0305-21 NY Times Crossword 5 Mar 21, Friday

Constructed by: Sridhar Bhagavathula
Edited by: Will Shortz

Today’s Theme: None

Bill’s time: 12m 57s

Bill’s errors: 0

Today’s Wiki-est Amazonian Googlies

Across

7 Trace element? : STENCIL

A stencil is a sheet of impervious material with perforations in the shape of letters or a design. The stencil is placed over a surface to be printed and then the printing medium is applied, so that the medium only attaches to the surface beneath the perforations.

14 Two-dimensional : PLANAR

The dimension of an object is defined as the minimum number of coordinates needed to specify each point in the object. Therefore, a line is one-dimensional, as you only need an x-coordinate to specify a particular point on the line. A surface is two-dimensional, as you need both an x-coordinate and a y-coordinate to locate a point on the surface. The inside of a solid object is then three-dimensional, needing an x-, y- and z-coordinate to specify a point, say within a cube.

15 Era that began in the late 1950s : SPACE AGE

The Soviet Union launched the Sputnik satellite towards the end of 1957 in a development that shocked the establishment in the US. Within months, President Eisenhower created the Advanced Research Projects Agency (ARPA, now DARPA) and the National Aeronautics and Space Administration (NASA). The Space Race had begun …

17 The Statue of Liberty, for one : COLOSSUS

A colossus (plural “colossi”) is an exceptionally large statue, the most famous of which was the Colossus of Rhodes. This was a statue of the god Helios that stood over 100 feet tall, on the Greek island of Rhodes. New York’s Statue of Liberty was designed to have similar dimensions. The Emma Lazarus poem that is inscribed on the pedestal of the Statue of Liberty is in fact titled “The New Colossus”.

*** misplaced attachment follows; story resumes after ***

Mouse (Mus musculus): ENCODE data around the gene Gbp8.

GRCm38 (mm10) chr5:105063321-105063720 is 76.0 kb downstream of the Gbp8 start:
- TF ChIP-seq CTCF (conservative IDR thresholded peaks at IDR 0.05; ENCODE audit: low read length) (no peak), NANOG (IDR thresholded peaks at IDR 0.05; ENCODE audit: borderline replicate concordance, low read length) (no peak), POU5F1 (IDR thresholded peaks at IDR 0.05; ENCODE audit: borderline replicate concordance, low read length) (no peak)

The Statue of Liberty was a gift from the people of France to the United States. It was designed by sculptor Frédéric Auguste Bartholdi and constructed in France by civil engineer Gustave Eiffel (of Eiffel Tower fame). The statue was disassembled, shipped to the US, and reassembled on its pedestal on Bedloe’s Island (now “Liberty Island). A ceremony of dedication was held in 1886. If you take a boat ride down the Seine in Paris you will probably see a one-third replica of Lady Liberty standing on a small island in the river, looking quite magnificent. That copy was given to the people of Paris by the city’s American community in 1889.

19 End of a three-word U.S. president name : … BUREN

Martin Van Buren was the eighth President of the US, and also served as Vice President and Secretary of State under President Andrew Jackson. Although Van Buren was the first president who was born a US citizen, he was the only president whose first language wasn’t English. Our eighth president grew up speaking Dutch.

20 Monopoly token : HAT

The tokens included with a game of Monopoly have changed over the years. Two of the more interesting tokens are the battleship and cannon. These were created by Hasbro for a board game called Conflict. When Conflict failed in the market, the excess tokens were recycled and included with Monopoly.

23 Like lambs : OVINE

The Latin word for “sheep” is “ovis”, giving us the adjective “ovine” meaning “like a sheep”.

25 Co-performer with Shakira at Super Bowl LIV, informally : J.LO

“J.Lo” is the nickname of singer and actress Jennifer Lopez. “J.Lo” is also the title of her second studio album, which was released in 2001.

Shakira is a hugely successful singer from Colombia. She used to appear regularly on TV as one of the coaches on the reality show “The Voice”.

27 Lecture alternative : SEMINAR

A seminar is a meeting called for the exchange of information, especially in a university. The term comes from the Latin “seminarium” meaning “breeding ground, plant nursery”, which is also the root of our word “seminary”.

29 Home country of N.B.A. phenom Luka Doncic : SLOVENIA